How do put options work in finance? what do buyer/sellers get out of it?

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How do put options work in finance? what do buyer/sellers get out of it?

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Anonymous 0 Comments

You can sell a call for a $100 share of stock for something like $20. Which for simplicity $100 is the marlet price. The relative prices are set by the market.

The seller hopes the value of the stock goes down. They get to keep their $20 and the call expires unexercised, meaning the buyer gets nothing.

The buyer hopes the stock goes up by more than $20. Then the seller needs to sell him a share of stock for $100. Since the stock went up by more that $20 the buyer wins out.

If the stock price goes up by less that $20 the seller still wins, but his profit is reduced by the increase in stock price.

So it’s really a way to bet on stock prices and you can do it at a leveraged rate. Above the buyer was able to benefit from the upside of the stock and didn’t have to buy a whole share for $100, just an option at $20. So you can get 5x the upside.

Anonymous 0 Comments

Put options give the right, but not the requirement to sell an underlying security at a specific price during a specific period.

The buyer of a put is someone who is looking to protect a position they think may lose value, essentially an insurance they can get a certain price for their position if the price on the open market is lower than the put option.

The seller of a put option is looking to gain value from the actual sale of the option in hopes that the underlying position will go up in value and they will not have to buy the underlying position at a higher value than is available on the open market.

Anonymous 0 Comments

They work just the same as a call option, except the option owner chooses to sell their asset rather than buy.

Let’s say you’re selling apples on the market, and the current price is 5 cents. I offer you an option saying that tomorrow, you can sell me an apple for 6 cents if you want.

If tomorrow comes around and the market price is still 5c, you can choose to exercise your option and I have to buy an apple for 6c, 1c above market price. If, on the other hand, the market price tomorrow is 7c, you would not want to exercise your option because you’d make more money selling your apples on the market.

In this crude example the option was free, but in real life it would cost some money up front and you don’t get the fee back regardless of whether you choose to exercise the option.

Anonymous 0 Comments

In simple ELI5 terms:

Assume we’re talking about put options on publicly-traded company stock shares.

A buyer of a put option can sell the underlying stock at a set price (called the “strike price”) any time before the option expires. What a buyer gets out of it is insurance. If the buyer already holds the stock, the put option rises in value as the stock value goes down, protecting the investment. The small cost of the put option is the price of that insurance. If the stock goes up, the option expires worthless (the buyer loses this small initial cost) but the stock price goes up.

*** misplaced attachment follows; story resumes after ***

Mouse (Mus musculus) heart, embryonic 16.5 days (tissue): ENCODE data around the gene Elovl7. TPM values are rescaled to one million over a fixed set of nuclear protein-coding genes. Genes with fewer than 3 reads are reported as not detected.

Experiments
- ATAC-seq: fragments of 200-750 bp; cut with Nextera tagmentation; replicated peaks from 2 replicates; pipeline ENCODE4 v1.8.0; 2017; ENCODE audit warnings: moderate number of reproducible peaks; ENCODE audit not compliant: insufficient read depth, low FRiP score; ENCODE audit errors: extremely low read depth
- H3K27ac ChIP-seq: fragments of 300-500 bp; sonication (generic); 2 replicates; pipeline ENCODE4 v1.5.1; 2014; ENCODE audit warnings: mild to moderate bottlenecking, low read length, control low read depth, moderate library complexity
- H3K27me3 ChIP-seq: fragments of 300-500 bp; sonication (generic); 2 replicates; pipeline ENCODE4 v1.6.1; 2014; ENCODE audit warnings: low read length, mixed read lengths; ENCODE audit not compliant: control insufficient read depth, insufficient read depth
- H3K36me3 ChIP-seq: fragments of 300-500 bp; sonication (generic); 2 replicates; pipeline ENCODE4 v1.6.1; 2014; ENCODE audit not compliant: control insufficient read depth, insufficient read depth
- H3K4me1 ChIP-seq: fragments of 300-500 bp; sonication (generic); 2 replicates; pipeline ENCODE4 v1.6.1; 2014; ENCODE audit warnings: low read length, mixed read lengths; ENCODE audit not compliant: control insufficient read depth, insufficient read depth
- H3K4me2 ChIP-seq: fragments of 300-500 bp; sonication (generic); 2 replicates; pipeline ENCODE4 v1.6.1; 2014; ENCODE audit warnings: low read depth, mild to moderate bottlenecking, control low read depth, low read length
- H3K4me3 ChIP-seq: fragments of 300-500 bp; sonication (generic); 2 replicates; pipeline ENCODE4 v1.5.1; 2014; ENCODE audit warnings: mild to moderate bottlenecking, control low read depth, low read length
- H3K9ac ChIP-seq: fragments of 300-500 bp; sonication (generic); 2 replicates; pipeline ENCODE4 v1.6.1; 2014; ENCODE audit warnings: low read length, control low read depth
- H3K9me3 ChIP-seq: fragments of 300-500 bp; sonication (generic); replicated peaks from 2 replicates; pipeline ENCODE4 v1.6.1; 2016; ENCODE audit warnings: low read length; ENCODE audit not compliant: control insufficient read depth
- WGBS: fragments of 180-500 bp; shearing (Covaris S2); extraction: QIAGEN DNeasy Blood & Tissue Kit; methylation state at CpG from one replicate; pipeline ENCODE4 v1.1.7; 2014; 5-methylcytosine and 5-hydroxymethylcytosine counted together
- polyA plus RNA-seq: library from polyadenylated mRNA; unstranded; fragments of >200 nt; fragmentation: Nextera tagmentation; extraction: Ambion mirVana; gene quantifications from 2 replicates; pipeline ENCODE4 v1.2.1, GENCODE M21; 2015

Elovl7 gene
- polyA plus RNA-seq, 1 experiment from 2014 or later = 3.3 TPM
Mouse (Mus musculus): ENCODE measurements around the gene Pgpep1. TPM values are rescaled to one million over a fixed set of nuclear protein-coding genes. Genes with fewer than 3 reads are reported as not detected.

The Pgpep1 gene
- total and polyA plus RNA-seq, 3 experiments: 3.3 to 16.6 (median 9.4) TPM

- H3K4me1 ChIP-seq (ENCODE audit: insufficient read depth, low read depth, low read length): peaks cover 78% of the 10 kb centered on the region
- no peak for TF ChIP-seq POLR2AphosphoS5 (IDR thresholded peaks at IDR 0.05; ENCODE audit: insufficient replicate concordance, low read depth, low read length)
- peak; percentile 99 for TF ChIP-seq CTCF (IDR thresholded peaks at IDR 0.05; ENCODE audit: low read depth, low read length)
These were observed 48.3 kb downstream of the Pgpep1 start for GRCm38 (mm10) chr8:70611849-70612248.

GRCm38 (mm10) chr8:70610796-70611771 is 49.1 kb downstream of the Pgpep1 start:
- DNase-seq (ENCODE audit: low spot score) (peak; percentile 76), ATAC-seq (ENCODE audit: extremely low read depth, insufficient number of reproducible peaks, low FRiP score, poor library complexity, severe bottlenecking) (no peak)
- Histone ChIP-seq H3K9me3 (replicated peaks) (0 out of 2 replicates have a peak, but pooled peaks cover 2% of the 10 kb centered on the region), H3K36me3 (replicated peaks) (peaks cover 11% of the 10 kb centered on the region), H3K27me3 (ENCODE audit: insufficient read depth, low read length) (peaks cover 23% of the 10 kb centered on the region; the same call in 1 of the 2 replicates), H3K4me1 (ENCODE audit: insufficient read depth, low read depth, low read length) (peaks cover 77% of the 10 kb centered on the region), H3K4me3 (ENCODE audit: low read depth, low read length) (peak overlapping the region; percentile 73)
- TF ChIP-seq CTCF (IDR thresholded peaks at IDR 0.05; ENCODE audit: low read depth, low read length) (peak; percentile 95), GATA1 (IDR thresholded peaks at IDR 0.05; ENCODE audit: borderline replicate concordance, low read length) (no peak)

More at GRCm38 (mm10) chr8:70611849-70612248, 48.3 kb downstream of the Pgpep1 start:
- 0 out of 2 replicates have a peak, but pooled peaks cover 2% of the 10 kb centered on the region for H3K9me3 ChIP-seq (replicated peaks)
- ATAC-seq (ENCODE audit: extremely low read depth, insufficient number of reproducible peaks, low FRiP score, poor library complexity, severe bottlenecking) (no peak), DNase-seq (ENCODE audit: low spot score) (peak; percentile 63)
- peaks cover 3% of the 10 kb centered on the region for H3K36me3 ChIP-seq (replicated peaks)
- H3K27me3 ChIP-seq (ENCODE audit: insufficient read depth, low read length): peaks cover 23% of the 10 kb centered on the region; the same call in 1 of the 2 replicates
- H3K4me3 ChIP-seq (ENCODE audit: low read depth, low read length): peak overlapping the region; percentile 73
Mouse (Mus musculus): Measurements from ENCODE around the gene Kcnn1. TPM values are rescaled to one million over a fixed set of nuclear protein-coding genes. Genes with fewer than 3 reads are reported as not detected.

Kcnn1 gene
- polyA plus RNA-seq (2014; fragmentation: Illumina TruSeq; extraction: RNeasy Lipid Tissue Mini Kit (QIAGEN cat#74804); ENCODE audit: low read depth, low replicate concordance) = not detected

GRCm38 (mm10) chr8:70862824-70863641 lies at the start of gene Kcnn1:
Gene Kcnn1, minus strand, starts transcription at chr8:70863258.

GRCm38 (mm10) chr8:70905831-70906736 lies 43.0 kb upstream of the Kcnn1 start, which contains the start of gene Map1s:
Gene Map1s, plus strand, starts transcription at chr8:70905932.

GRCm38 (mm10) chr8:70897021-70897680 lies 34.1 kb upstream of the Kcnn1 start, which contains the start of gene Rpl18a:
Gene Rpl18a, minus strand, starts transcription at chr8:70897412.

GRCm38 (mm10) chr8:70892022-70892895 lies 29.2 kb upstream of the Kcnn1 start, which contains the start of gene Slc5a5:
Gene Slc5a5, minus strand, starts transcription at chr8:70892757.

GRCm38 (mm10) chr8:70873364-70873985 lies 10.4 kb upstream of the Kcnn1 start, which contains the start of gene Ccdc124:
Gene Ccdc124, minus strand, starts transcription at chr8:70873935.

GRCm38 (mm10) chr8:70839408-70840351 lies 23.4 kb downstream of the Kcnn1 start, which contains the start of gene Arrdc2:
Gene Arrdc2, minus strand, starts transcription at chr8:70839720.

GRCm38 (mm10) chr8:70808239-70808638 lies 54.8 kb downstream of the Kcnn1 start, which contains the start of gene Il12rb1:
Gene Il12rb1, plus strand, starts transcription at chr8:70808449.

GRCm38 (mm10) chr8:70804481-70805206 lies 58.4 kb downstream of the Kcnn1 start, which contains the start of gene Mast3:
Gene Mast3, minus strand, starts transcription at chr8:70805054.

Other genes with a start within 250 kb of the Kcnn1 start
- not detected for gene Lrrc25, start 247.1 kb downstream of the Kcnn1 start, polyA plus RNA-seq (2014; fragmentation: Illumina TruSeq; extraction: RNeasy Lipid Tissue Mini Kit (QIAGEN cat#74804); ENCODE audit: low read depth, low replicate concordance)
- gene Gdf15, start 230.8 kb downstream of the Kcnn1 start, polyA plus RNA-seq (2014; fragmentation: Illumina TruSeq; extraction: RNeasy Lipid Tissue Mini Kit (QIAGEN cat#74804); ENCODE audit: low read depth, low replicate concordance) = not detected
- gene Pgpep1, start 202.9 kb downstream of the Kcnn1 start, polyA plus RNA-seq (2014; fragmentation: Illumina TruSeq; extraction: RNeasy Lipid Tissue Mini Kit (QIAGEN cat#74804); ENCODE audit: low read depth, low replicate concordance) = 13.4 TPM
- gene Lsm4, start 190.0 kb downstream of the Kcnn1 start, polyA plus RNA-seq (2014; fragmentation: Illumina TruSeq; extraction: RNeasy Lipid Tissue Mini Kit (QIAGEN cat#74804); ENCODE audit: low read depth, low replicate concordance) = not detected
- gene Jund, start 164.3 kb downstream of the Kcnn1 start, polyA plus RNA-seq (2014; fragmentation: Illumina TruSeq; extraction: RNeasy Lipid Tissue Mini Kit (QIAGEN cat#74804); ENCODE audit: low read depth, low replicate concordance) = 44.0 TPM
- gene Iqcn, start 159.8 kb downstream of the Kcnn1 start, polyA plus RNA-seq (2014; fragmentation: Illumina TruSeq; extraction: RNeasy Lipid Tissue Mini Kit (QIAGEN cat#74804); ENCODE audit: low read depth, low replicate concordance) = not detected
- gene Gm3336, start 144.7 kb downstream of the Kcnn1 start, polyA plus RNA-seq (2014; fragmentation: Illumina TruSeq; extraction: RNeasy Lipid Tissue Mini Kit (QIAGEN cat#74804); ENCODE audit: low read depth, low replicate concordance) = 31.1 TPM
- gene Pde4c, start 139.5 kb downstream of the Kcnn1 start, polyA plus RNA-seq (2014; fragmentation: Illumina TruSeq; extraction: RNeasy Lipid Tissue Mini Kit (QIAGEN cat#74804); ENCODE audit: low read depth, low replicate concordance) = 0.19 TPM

A seller of the option is obligated to buy the stock at the strike price if the option buyer decides to exercise the option. The benefit to the seller is that most options expire worthless and the seller gets to keep the premium (the buyer’s cost) of the option when the option expires. The risk to the seller is that the stock price goes down too far, in which case the option seller may be forced to buy the stock at the strike price, which may be higher than the actual stock price.

Anonymous 0 Comments

Options are intended to be used as “insurance” but they can also be used in speculative and leveraged investing strategies.

Let’s say you own 100 shares of XYZ valued at $100. You’re OK if the stock goes down a little but you can’t really afford for it to go below $90. You could set a stop loss order but that won’t do you any good if the price gaps down below $90 at the market open or if there’s liquidity issues in executing your order at $90. It can also go back up right after and you’d lose out on the recovery. The solution would be to buy a $90 Put option. This will give you the right, but not the obligation to sell your shares at $90 until a specified expiration date in exchange for a premium. If the stock tanks and goes to $0, you will still have the contractual right to sell your shares at $90. If the stock drops to $80 but then recovers back to $100 you do not have to sell at $90 and can continue holding on to your shares.

On the flip side you can use a call for similar measures. Let’s say XYZ is currently trading at $100. You want to buy 100 shares of XYZ but you don’t have the moneg ready yet. You can then buy a call option at $100. This gives you the right but not the obligation to buy 100 shares at a price of $100. So if the stock goes up to $120 before you’re able to buy the shares, you won’t have to miss out on the gains since you will have the right to still buy in at $100. If the stock falls below $100 you aren’t obligated to buy in. From a speculation standpoint, you could buy call options if you want to speculate on the stock going up. Let’s say March options for $100 are trading for $5 in January and you buy one, if the stock goes to $120 by expiration in March, then you can sell the option for $20 and make 3x the original investment even though the underlying stock only increased by 20%.